“You make me feel that I am the fortunate one among us,” Undine said.

“Born to greater freedom were you?” Marie asked.

“Ultimately yes,” Undine said. “As you were taken for a princess when you were born, I was taken for a daughter. I won’t claim that impression was easy to correct, but it was worth the effort.”

“Your family stood against you?” Marie asked.

“No, their spirits stand with me even today,” Undine said. “My adoptive family was more mixed. Pa was delighted, he’d always wished for a son to share his craft and time with. Ma took a bit longer to come around, but once we started forging my armor together we found common ground.”

“Gallagrin is the realm of transformations,” Marie said. “Couldn’t you simply magic yourself into a more accurate form?”

“I couldn’t wait until I gained a pact spirit to resolve the issue of my identity,” Undine said. “And, in truth, pact magic offers few options in that regards.”

“We were under the impression that bodily transformation was at the heart of Gallagrin’s magic,” Marie said.

“It is, but by necessity such transformations are temporary,” Undine said. “In any pact bond there is the mortal host and the spirit. During a transformation the two are fused more strongly together than at any other time. That is why it’s so important that a clear line be maintained between the two at other times.”

“So that the spirit doesn’t overwhelm its host?” Marie asked.

“So that they don’t overwhelm each other,” Undine said. “To retain our individuality, the core essence of who we are, we must maintain some separation from each other. If we merge for too long then the distinctness that defines each of us is lost. That’s what leads to Beserkers. The essence of the host and the spirit are blended together and neither has enough sense of self to exercise any restraint. Since most transformation take place on the battlefield that means the situations Berserkers finds themselves in are invariably violent and hostile, and so they react in kind.”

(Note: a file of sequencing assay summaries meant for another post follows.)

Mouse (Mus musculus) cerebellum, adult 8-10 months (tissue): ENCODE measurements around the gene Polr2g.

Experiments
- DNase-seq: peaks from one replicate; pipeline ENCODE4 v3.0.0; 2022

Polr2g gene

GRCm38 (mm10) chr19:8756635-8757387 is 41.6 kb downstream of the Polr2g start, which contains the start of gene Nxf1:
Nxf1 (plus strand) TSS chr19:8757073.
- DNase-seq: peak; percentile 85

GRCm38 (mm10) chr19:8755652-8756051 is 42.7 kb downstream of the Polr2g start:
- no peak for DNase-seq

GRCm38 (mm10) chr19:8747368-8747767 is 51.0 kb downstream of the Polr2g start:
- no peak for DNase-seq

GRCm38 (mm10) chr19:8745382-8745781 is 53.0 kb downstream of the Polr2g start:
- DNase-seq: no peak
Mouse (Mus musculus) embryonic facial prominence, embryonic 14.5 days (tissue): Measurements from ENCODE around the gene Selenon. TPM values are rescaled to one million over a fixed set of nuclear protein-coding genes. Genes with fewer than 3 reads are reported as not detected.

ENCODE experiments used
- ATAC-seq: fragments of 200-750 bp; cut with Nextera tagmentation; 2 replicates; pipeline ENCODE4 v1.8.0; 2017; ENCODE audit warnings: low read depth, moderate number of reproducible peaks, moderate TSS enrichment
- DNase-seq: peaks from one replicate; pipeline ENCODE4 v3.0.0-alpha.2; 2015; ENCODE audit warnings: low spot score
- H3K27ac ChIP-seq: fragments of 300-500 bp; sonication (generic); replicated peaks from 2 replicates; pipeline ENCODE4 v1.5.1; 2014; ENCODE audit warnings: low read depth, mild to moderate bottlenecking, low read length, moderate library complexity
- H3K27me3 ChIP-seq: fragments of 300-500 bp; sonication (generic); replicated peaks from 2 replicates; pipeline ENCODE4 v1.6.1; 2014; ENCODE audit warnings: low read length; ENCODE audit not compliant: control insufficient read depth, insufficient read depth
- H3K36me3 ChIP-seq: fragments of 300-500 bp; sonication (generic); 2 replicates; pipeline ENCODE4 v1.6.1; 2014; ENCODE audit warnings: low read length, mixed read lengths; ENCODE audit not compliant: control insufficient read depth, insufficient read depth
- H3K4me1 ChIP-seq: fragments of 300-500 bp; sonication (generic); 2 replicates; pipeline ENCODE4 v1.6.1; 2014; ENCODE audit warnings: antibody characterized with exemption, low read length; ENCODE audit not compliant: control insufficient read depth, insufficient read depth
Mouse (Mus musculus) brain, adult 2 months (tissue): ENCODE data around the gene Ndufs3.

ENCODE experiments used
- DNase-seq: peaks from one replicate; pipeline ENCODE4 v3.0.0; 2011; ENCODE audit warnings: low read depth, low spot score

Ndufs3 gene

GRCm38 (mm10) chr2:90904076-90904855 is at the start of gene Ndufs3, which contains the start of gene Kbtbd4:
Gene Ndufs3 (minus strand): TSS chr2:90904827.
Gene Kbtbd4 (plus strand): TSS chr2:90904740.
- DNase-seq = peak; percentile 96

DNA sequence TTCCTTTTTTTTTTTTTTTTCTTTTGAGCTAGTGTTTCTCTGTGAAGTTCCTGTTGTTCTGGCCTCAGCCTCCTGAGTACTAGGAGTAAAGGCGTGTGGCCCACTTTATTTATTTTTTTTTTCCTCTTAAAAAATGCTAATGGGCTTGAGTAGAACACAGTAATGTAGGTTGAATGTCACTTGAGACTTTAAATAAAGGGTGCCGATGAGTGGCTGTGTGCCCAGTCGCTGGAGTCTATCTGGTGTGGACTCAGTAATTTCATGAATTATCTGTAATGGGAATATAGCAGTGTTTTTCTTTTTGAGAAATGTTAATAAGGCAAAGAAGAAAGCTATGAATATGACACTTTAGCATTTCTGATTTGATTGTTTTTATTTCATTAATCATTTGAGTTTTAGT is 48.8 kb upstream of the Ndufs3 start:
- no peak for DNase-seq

“So you cannot permanently transform yourself then?” Marie asked.

“Not via pact magic,” Undine said. “I am not quite as I would have been, thanks to some alchemical potions, and not quite as I would wish to be, but I am happy with who I am now, most days anyways.”

“You’ve lead an interesting life Guardian,” Marie said. “Perhaps we would have your courage if we’d be faced with such challenges.”

“You do not wish to be me, Your Majesty,” Undine said. “The world needs a Queen Marie Senkin and anyone else would be only a poor imitation.”

“A poor imitation would be appreciated at this hour,” Marie said. “Though we would not inflict this calling on anyone else, we suppose.”

“Calling Your Majesty?” Undine asked.

“Your Duke’s plan,” Marie said. “It calls for our best and strongest forces. It calls for us.”

Undine blinked and set down his fork.

“Our forces must succeed in this endeavor,” Marie said, drawing herself up in her chair and breathing in regal authority. “We will accompany them ourselves. We will follow the example of your Queen and bring the might of Senkin’s throne to bear against the forces the Council has assembled.”

Undine saw the courage that Marie thought she lacked. The Senkin Queen knew the terrible risk she was taking. She knew she would be the prime target for every Council soldier on the field. She knew she couldn’t couldn’t hide behind her troops but would have to march in front of them, blazing a path with the power she carried as she led them all into greater danger than anyone in their realm had ever faced, and yet she was going to go anyways.

“Though I am sworn to another, and though my loyalty and honor lies with Gallagrin, if you would have me, I would march at your side and defend you from all harm,” Undine said.

Marie Senkin nodded and allowed a small, willowy smile to grace her countenance.

“We would like that,” she said. “Though you are not sworn to us, we would feel our courage bolstered if you were by our side.”

“My course is chosen then,” Undine said. “Gallagrin fights against the Green Council and I fight by your side.”